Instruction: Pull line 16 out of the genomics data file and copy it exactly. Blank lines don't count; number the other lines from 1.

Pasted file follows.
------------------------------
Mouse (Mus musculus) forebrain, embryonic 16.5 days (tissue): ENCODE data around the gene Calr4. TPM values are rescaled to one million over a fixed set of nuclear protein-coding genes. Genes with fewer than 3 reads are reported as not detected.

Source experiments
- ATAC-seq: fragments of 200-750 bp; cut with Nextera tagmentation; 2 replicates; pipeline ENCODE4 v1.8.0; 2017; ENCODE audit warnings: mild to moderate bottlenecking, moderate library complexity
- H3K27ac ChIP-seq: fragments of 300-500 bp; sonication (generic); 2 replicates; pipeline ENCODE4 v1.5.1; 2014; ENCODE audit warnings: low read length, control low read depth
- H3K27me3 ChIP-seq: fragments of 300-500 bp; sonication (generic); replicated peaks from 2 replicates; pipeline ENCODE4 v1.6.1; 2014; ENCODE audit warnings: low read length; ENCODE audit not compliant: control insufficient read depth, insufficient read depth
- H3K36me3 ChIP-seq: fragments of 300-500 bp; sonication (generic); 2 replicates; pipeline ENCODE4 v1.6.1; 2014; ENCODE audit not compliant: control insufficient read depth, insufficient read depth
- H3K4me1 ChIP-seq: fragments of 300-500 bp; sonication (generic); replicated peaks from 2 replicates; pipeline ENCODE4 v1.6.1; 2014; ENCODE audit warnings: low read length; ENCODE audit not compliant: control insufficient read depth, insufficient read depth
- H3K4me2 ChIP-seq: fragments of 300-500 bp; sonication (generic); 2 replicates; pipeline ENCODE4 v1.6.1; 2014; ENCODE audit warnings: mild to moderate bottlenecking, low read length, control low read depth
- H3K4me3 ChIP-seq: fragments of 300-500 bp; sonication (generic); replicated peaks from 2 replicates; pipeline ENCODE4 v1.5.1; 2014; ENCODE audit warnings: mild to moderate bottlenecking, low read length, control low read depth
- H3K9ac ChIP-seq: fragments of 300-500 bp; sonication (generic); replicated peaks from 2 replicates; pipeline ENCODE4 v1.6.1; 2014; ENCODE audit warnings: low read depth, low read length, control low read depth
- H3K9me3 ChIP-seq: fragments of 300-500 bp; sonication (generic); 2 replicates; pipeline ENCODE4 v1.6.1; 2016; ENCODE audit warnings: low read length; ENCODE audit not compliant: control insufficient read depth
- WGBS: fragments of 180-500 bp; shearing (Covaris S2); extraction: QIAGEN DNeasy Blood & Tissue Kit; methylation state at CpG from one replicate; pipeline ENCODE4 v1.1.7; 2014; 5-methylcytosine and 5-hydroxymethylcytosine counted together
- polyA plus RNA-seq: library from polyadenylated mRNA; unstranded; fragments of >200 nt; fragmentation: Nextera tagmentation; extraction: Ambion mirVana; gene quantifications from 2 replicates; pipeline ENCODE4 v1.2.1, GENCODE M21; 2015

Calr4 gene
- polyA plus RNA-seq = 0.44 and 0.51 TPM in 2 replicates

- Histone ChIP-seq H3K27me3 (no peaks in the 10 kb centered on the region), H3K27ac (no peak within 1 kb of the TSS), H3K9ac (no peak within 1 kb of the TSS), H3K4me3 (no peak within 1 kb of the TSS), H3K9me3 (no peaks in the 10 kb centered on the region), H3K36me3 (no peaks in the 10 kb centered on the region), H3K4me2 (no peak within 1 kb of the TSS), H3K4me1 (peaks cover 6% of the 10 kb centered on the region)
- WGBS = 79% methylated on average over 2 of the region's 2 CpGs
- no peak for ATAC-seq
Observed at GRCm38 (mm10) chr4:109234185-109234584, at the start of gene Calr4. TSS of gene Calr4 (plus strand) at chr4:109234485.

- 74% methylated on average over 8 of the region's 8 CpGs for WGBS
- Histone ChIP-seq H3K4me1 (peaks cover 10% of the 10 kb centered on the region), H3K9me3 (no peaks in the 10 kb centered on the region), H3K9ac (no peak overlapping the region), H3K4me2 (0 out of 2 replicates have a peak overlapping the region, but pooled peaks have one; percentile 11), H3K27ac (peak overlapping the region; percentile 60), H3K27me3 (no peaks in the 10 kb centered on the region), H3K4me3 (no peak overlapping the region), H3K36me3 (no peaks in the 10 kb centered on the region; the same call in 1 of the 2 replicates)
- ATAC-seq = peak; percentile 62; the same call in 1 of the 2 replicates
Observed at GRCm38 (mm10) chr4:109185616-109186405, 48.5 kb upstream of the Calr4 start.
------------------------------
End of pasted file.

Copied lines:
- Histone ChIP-seq H3K27me3 (no peaks in the 10 kb centered on the region), H3K27ac (no peak within 1 kb of the TSS), H3K9ac (no peak within 1 kb of the TSS), H3K4me3 (no peak within 1 kb of the TSS), H3K9me3 (no peaks in the 10 kb centered on the region), H3K36me3 (no peaks in the 10 kb centered on the region), H3K4me2 (no peak within 1 kb of the TSS), H3K4me1 (peaks cover 6% of the 10 kb centered on the region)